The mining and processing of the uranium resources necessary to fuel nuclear power plants has a major impact on the environment. Uranium is found in small concentration and a significant amount of uranium ore has to be mined in order to extract uranium from the earth.
McKinney and Schoch (2012) state that more than 140,000 metric tons of uranium ore has to be mined to supply the uranium fuel consumed by a 1,000-megawatt capacity nuclear power plant annually.
Caldicott (2006) reveals that as more nuclear power plants are commissioned, the demand for uranium will increase and this will deplete the high-grade deposits of uranium ore making it necessary for more land to be mined in order to extract the uranium.
The level of damage in case of a major disaster in a nuclear power plant would be catastrophic. McKinney and Schoch (2012) chillingly warn that the typical modern nuclear power plant contains within its walls radiation equivalent to that of a thousand Hiroshima bombs (p.223).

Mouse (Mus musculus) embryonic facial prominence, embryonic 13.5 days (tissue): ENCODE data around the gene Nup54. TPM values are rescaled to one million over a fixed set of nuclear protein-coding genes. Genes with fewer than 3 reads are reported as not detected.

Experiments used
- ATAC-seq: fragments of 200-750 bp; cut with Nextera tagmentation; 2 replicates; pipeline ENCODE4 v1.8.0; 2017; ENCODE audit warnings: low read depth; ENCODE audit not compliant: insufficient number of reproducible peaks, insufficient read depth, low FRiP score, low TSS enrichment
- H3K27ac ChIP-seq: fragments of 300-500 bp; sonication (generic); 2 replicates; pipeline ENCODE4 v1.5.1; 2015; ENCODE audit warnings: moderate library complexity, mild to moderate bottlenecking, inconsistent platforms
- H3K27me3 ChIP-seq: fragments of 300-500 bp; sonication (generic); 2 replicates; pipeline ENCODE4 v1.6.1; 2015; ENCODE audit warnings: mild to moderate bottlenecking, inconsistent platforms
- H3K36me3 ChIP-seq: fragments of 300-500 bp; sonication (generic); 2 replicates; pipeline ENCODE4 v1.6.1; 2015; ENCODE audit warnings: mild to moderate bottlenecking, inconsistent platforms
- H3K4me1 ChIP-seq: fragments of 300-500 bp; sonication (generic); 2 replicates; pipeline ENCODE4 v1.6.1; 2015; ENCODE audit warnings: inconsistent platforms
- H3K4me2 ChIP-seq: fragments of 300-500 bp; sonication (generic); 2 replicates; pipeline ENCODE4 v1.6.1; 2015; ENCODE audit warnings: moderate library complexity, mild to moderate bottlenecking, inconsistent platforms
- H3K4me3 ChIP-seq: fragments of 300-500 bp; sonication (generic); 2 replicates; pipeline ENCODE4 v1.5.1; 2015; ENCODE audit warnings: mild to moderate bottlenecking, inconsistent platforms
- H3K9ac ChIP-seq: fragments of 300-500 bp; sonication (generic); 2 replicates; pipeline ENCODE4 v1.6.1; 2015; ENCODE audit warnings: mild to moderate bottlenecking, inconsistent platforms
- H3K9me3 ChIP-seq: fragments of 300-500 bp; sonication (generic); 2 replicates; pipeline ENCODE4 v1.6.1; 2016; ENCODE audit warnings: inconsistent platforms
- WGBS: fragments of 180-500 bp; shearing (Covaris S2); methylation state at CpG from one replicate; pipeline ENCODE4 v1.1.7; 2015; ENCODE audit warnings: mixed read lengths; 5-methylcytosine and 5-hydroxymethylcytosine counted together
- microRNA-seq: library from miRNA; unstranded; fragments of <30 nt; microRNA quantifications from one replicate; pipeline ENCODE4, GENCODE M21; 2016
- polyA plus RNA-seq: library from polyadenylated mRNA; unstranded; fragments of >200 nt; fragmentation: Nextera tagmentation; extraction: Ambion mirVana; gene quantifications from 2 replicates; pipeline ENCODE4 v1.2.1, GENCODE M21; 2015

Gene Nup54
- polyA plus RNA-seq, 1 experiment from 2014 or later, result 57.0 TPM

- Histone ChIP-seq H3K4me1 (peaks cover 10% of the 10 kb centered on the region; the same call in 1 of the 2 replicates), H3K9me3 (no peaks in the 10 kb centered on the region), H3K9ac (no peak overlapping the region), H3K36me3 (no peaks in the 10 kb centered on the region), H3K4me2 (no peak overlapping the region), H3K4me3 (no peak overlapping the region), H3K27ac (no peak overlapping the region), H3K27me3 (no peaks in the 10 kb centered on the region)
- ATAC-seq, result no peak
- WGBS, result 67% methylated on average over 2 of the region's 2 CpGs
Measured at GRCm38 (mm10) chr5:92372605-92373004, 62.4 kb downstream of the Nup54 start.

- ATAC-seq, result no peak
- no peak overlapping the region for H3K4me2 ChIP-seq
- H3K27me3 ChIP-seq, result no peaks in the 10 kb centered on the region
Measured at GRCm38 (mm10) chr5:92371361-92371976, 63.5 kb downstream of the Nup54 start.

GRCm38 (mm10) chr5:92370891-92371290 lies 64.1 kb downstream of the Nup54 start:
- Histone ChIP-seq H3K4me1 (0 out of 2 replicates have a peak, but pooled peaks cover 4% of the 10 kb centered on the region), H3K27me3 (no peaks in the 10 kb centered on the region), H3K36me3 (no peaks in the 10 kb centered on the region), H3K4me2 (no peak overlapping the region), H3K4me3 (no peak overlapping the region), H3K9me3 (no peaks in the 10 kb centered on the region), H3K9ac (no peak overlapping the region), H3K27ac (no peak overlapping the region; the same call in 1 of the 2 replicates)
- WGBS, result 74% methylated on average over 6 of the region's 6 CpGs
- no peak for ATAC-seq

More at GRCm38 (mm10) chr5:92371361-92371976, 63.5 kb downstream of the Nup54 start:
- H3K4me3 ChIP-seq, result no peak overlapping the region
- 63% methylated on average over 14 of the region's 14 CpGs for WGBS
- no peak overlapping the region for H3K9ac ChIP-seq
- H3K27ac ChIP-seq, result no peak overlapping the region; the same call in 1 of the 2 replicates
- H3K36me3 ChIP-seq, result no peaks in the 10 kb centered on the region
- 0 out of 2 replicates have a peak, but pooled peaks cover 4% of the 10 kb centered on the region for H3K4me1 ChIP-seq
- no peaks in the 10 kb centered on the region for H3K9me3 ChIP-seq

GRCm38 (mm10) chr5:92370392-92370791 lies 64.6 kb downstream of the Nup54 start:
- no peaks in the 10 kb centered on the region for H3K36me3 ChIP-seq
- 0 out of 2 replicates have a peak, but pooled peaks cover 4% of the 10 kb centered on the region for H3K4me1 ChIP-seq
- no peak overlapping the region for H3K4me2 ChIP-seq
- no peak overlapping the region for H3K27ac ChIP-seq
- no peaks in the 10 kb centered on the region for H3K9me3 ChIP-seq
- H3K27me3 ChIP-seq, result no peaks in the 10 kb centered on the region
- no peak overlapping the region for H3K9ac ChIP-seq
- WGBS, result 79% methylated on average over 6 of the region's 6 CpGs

In a worst-case nuclear accident scenario, up to 100,000 immediate deaths would occur and tens of thousands of subsequent deaths would follow due to radiation poisoning.
The Chernobyl disaster of 1986 demonstrated the huge environmental implications that a nuclear power station accident can cause. Chudley (2012) documents that this accident led to the severe contamination of over 10,000 square kilometers of territory in former USSR
Is Nuclear Power Friendly to the Environment?
Nuclear power presents an additional danger to the environment since an accidental spillage has adverse effects on the surrounding environment. Caldicott (2006) warns that there is danger of the huge quantities of radioactive waste accumulating from nuclear power leaking and contaminating drinking water and food chains in many parts of the world.